A heater is only as good as a thermometer. Once again a variety of thermometers exist from cheap simple floating types to high-tech digital ones. Since real estate is limited in a pico it's a good idea to keep the thermometer out of the tank. Fortunately there's a whole range of affordable and reliable digital thermometers you can choose from that will give you quick readings and are small enough to keep out of sight.RefractometerA refractometer is the single most indispensable tool for any pico.
As mentioned before (and many times later), stability is key and that applies to salinity as well. The ideal specific gravity range in a reef tank is 1.023–1.025. The less swing there is throughout the day, the better. Hydrometers are a cheaper alternative to refractometers but are far less accurate. Their cumbersome size is also somewhat difficult to work with in a pico resulting in headaches, heartaches and unnecessary frustrations whereas a refractometer can give you quick, painless and highly accurate readings. Given its higher price tag, a refractometer may not be in your initial budget and understandably so, but it's definitely something you should invest in down the line.Test Kit
There are a wide variety of test kits out there to choose from. Some are extremely accurate, others not so much. Some are reasonably priced while some are insanely expensive. It's best to find a good balance of both price and reliability. Salifert
test kits are notorious for their dead-on accuracy but are a bit pricey. On the other hand Red Sea test kits are known to be unreliable and are not worth the money. API test kits are both reliable and affordable and are therefore a happy medium for most people.
To start with you will need to test for pH, alkalinity, ammonia, nitrite and nitrate. The API Saltwater Master Test Kit
conveniently includes testers for all those things. Once your tank has fully cycled you will find yourself less concerned with ammonia and nitrite and will need to start testing for calcium and phosphate as you begin stocking your tank. You can buy those testers individually or the Reef Master Test Kit
which bundles the two mentioned plus testers for nitrate and alkalinity.Automatic Timer
An automatic timer is a convenient and invaluable device for maintaining a stable photoperiod in your tank. A range of selection goes from simple inexpensive types to high-tech digital controllers. Deciding which type to get depends on your lighting system. A simple plug-in timer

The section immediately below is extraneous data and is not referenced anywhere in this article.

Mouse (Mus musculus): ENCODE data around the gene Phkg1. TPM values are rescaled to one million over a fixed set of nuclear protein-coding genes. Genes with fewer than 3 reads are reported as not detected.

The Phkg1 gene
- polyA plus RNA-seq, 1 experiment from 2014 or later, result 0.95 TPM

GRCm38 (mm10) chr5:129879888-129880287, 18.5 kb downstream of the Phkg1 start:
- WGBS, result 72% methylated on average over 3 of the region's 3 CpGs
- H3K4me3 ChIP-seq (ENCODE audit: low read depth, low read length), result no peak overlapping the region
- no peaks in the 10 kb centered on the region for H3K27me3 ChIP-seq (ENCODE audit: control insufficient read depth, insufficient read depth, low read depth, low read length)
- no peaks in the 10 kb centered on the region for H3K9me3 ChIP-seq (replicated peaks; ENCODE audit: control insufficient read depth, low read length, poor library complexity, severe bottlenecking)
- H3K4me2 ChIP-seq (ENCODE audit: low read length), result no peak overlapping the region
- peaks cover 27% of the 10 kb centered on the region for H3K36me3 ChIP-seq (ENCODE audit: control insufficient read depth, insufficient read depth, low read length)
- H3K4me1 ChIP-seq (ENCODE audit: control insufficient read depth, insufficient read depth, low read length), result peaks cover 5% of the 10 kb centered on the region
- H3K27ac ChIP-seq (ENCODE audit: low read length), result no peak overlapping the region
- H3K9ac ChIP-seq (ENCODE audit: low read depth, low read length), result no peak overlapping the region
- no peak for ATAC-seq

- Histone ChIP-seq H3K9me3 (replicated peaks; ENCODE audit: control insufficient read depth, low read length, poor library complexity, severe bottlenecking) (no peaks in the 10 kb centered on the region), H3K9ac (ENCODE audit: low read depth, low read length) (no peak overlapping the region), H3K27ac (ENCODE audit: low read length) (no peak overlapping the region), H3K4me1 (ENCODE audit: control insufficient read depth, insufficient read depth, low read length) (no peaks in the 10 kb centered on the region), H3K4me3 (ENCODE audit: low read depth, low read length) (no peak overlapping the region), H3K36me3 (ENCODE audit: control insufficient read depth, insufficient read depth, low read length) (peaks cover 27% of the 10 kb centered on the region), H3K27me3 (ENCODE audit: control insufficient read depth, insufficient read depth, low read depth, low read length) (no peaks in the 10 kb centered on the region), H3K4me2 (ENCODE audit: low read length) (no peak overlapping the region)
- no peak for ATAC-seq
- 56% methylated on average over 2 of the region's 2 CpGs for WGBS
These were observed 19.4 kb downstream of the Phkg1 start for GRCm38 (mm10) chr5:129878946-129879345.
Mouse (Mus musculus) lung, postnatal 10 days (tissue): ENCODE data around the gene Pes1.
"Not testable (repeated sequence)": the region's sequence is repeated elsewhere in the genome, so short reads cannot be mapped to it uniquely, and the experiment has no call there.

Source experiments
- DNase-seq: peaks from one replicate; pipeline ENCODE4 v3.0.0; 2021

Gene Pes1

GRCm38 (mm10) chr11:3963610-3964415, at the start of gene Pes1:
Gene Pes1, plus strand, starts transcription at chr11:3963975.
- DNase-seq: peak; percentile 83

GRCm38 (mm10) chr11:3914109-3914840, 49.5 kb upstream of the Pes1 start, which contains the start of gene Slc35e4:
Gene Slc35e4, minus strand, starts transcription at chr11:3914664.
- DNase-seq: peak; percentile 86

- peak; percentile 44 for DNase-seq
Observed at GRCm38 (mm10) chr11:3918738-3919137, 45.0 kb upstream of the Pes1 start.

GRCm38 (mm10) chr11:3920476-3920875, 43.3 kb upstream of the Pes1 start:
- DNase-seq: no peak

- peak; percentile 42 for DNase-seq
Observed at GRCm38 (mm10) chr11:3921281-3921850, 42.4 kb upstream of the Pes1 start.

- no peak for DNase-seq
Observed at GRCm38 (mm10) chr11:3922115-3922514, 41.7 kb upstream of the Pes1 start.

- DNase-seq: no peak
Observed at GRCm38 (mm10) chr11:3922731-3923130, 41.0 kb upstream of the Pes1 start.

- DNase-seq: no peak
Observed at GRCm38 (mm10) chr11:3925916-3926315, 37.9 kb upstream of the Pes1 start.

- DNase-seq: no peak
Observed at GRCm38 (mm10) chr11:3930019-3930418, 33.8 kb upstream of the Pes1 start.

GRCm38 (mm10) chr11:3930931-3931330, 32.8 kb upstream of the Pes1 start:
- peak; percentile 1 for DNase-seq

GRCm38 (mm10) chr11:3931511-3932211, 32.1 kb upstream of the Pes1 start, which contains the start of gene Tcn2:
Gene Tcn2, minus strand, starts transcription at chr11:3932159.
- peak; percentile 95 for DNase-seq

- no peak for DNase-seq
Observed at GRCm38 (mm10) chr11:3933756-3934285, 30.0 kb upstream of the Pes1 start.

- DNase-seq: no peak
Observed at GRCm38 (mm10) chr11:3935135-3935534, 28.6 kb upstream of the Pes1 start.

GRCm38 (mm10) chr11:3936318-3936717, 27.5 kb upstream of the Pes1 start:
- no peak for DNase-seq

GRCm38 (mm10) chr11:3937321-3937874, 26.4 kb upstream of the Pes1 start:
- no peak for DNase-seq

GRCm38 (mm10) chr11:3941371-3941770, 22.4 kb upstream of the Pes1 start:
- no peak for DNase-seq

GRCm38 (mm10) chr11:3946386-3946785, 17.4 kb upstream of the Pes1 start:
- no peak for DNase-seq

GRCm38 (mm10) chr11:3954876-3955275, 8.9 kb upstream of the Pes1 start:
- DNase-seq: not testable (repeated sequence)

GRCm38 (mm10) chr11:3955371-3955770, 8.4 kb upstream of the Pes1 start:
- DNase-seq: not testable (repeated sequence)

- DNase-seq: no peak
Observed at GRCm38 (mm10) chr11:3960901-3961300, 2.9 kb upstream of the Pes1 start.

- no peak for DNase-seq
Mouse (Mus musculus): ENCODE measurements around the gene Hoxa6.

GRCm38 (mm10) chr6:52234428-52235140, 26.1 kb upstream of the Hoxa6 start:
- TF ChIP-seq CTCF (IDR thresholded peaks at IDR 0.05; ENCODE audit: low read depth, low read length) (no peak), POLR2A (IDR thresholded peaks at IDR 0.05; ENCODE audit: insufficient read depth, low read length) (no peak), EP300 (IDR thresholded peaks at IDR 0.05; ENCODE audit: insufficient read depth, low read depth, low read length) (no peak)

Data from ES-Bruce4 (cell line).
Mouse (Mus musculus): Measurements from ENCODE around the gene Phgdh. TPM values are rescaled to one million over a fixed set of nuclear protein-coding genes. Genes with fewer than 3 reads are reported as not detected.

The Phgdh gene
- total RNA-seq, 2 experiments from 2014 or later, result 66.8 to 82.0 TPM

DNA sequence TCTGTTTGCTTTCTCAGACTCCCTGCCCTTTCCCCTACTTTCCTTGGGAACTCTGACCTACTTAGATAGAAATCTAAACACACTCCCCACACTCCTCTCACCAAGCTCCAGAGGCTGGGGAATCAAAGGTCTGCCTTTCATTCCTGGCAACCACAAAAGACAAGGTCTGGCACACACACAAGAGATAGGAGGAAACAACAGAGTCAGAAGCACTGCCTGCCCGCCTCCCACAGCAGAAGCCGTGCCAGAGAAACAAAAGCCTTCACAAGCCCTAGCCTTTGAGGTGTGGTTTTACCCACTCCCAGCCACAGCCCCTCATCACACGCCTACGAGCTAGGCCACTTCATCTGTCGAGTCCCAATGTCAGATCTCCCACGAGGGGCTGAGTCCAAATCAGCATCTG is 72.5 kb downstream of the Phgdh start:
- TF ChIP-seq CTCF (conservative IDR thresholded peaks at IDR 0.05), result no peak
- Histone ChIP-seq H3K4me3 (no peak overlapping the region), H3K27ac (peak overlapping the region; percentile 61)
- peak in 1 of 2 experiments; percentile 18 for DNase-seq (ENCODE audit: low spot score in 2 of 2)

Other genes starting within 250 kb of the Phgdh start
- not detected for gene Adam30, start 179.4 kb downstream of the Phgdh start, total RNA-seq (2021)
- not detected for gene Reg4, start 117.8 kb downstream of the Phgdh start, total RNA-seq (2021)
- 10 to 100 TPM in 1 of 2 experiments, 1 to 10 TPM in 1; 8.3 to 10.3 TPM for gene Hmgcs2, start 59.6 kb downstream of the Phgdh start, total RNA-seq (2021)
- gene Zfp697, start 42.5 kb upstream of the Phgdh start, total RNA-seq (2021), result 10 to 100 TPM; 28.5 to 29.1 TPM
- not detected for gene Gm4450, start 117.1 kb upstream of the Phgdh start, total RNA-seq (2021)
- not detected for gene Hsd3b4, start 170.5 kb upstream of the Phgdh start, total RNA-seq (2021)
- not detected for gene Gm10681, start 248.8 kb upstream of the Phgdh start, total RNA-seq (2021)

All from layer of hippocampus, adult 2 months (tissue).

works fine if you plan to stick with the stock lighting that comes with a kit. If you plan to upgrade your lighting or need lighting customization, the Coralife Power Center
is beneficial in allowing you to control different light settings throughout the day as well as certain devices that you only want to run part of the day such as heaters and powerheads. Lighting automation is a convenient feature that will allow you to step away from your tank with one less thing to worry about. Tools
Some of the most useful tools you can use to maintain a pico are common tools you'll find in and around the kitchen or in hardware stores.2 ½ quart Mixing Container
: these can be found in the paint section in any hardware store. They're usually graduated in liters, ounces and quarts and are great for water changes, dipping corals, acclimating livestock and for general everyday use.5-Gallon Mixing Bucket
: another paint mixing container that comes in handy for mixing saltwater and other heavy-duty use. Make sure to get one with a lid in order to use for storage.Turkey Baster
: a multi-purpose tool that can be use for cleaning by blasting algae and detritus from rocks and sand, overall water maintenance as well as a great tool for feeding.Aquatic Forceps
: a useful tool for feeding, poking, prodding, grabbing, stirring and moving things in and out of the tank.Airline Tubing
: for siphoning water out of the tank during maintenance and for acclimating livestock.Magnet Glass Cleaner
are easy to find and affordable. Nimble Nanos
are even better and make cleaning algae off the glass almost effortless. They're handmade and are not always readily available but are well worth the wait.
TIP: Choose a tank that will work best for you and what you have in mind. Whichever direction you decide to go with, these basic tools and equipment will help get you on the right track. While most of the kits mentioned come reef ready and are simple to setup, a custom AGA tank will require some work. Be sure to browse around the forum for tips and ideas.Part 3: Lighting, Filtration and Flow
Edited by el fabuloso, 03 January 2009 - 01:01 AM.